Sticking with simple math, think of the problem of c>l in terms of a simple equation where capital’s clout over labor on policy matters is a function of B*x, where B is an elasticity that translates x, wealth concentration, into political clout.  This framing helps with diagnosis and prescription in that the problem progressives face is that both B and x have increased.

Even if B were stable, capital’s relative clout would be higher based on the growth of x.  But B too has increased, as the high court has facilitated more power from money in politics and the influence of lobbyists has burrowed its way deeply into both parties (one respondent to the question I posed yesterday–why is capital so much stronger than labor?–answered: “because Democrats no longer have labor’s back”).

So part of the answer must be to reduce both B, the elasticity that maps capital’s growing resources onto political power, and x, the resources themselves.  And, as I stressed yesterday, both of those factors are movable by policy, but the conundrum and challenge is that the force of c>l blocks the needed interventions.

Thanks to commenters for many great and helpful thoughts and references regarding this question.  More to come…

 

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10 comments in reply to "r>g meets c>l"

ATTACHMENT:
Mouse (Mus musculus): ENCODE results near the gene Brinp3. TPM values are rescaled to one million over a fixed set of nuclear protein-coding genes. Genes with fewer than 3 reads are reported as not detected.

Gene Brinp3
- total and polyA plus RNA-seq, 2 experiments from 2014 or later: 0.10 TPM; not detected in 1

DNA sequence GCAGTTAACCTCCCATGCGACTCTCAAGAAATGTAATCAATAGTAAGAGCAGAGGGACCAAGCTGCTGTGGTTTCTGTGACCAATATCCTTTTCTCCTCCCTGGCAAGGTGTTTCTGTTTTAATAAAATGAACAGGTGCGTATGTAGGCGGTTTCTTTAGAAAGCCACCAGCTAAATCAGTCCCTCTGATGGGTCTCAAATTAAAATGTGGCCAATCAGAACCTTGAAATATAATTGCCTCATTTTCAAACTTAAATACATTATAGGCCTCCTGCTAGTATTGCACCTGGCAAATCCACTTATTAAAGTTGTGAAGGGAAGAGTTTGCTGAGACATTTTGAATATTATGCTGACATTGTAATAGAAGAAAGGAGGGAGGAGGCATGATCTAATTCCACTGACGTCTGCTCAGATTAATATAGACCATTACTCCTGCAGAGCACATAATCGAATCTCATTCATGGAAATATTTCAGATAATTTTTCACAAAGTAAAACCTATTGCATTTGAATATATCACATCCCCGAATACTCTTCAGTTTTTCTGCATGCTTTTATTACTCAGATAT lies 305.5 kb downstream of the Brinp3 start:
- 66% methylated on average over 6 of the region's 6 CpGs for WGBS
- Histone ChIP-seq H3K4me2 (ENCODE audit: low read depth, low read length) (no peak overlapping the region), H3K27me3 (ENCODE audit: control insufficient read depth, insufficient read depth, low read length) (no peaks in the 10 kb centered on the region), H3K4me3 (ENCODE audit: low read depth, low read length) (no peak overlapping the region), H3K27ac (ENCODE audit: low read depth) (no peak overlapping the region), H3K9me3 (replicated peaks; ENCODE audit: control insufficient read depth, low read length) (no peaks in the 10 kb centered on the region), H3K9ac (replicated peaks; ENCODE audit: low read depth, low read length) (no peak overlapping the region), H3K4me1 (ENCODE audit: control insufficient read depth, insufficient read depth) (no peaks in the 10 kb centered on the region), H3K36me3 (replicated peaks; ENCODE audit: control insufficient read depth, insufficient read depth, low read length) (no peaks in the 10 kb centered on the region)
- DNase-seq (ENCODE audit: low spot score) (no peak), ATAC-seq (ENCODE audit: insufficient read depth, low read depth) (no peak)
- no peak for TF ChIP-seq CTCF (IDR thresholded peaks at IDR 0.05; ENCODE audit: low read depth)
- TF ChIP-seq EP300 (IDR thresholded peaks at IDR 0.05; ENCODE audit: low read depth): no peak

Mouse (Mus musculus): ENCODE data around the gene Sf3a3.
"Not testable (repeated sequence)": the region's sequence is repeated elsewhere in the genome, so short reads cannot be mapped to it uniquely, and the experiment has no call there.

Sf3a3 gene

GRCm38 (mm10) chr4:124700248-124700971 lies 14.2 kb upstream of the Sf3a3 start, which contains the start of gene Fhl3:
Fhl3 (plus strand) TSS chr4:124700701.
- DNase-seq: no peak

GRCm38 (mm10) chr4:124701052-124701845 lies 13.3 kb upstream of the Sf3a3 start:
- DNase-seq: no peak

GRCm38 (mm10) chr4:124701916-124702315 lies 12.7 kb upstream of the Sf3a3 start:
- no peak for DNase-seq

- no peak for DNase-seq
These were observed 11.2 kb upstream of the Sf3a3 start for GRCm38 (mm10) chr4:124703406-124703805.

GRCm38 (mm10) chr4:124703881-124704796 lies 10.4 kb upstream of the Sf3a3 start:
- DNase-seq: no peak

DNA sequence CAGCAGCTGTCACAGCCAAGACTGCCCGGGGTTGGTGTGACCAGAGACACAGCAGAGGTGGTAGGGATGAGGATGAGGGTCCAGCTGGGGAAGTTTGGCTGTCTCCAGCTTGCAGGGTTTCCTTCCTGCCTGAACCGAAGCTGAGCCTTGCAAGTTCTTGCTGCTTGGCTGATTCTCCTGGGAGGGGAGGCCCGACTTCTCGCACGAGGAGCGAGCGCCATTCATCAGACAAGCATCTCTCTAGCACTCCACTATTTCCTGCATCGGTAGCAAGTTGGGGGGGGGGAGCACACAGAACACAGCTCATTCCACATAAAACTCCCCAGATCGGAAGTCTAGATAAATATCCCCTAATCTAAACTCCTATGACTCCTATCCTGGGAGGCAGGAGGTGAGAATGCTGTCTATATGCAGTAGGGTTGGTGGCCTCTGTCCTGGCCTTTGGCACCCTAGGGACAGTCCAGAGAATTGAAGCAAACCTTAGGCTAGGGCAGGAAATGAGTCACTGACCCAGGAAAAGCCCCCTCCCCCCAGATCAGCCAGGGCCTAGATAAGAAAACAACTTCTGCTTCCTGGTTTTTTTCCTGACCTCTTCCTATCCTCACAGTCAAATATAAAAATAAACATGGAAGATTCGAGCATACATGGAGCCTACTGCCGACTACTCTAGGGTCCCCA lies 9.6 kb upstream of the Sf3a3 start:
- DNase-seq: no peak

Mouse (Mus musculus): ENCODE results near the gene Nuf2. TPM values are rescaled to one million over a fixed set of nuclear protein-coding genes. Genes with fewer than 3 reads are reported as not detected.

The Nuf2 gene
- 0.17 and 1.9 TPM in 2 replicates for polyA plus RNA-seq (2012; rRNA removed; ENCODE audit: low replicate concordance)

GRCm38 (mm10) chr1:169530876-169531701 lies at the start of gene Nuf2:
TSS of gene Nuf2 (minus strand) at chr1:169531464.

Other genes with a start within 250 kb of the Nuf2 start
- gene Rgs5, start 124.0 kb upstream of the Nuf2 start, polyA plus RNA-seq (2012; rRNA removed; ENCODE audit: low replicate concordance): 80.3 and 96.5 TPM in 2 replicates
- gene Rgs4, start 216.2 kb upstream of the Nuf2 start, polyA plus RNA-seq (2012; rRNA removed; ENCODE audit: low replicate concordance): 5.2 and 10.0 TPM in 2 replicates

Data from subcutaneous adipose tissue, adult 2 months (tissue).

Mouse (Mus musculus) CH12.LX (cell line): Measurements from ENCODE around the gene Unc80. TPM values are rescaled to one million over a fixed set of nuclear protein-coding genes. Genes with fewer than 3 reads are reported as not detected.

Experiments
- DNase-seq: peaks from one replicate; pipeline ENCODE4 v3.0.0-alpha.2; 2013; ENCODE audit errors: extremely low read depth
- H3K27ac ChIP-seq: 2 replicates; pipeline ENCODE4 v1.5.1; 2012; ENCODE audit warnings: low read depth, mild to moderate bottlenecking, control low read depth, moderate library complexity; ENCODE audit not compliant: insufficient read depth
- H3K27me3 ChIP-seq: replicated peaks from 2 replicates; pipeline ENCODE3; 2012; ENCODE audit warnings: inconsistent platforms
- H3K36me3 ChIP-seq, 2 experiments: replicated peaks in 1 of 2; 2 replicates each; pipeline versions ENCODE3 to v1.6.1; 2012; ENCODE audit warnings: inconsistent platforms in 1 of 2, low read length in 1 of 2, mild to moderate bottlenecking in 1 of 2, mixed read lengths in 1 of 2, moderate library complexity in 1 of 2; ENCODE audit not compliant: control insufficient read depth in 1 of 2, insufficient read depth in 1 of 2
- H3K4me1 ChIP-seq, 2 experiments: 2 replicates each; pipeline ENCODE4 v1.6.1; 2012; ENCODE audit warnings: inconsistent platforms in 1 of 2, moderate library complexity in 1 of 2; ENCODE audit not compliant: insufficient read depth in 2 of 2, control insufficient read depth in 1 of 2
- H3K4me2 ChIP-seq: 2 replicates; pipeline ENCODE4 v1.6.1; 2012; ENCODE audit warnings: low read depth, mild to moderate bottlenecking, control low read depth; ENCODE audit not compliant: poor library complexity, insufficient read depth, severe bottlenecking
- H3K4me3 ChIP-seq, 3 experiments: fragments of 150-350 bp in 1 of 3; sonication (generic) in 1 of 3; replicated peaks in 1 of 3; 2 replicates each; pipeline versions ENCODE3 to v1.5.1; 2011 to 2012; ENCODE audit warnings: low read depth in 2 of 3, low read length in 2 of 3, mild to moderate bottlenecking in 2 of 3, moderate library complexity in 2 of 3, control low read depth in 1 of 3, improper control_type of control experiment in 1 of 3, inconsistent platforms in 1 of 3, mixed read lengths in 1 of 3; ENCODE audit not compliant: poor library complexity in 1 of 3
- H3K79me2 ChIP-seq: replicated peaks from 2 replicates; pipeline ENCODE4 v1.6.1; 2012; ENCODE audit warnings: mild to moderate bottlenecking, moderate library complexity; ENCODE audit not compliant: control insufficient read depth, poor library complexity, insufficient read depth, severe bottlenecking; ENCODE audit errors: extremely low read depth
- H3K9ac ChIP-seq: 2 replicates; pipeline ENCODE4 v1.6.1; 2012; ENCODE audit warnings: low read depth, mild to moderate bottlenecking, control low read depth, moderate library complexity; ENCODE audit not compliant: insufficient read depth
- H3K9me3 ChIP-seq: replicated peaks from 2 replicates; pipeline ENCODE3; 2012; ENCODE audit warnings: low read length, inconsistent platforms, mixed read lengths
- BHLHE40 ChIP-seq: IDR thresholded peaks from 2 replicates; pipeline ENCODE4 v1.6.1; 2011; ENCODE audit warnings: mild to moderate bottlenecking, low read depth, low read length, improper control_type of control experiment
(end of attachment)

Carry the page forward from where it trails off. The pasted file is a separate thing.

1. Robert buttons says:

    Jared,
    Any comment on Piketty’s CNBC comments disparaging fed policy: “Those who are gaining from all this printing of money are not the people that you’d like to gain”


  2. Sandwichman says:

    I’d like to propose substituting for the word “inequality,” the word “lopsided.” Inequality is their word and it carries with it a customary whiff of distinction, justified by merit. The connotation is undeserved but has been instituted through sheer repetition and amplification. Wealth and income are not merely unequal, they are literally lopsided: one side has been lopped off.

    One side of economic analysis has been lopped off, too. It is the side that deals with the inherent imbalance, the lopsidedness. A lopsided economics makes a lopsided economy even more so.

    But let me be more specific. As John R. Commons, pointed out, efficiency and scarcity are complements as well as substitutes. Lionel Robbins’s famous definition of economics as “the science which studies human behaviour as a relationship between ends and scarce means which have alternative uses” implicitly (albeit ambiguously) posits the scarcity of the means as given and thus evades the crucial complication of artificial scarcity.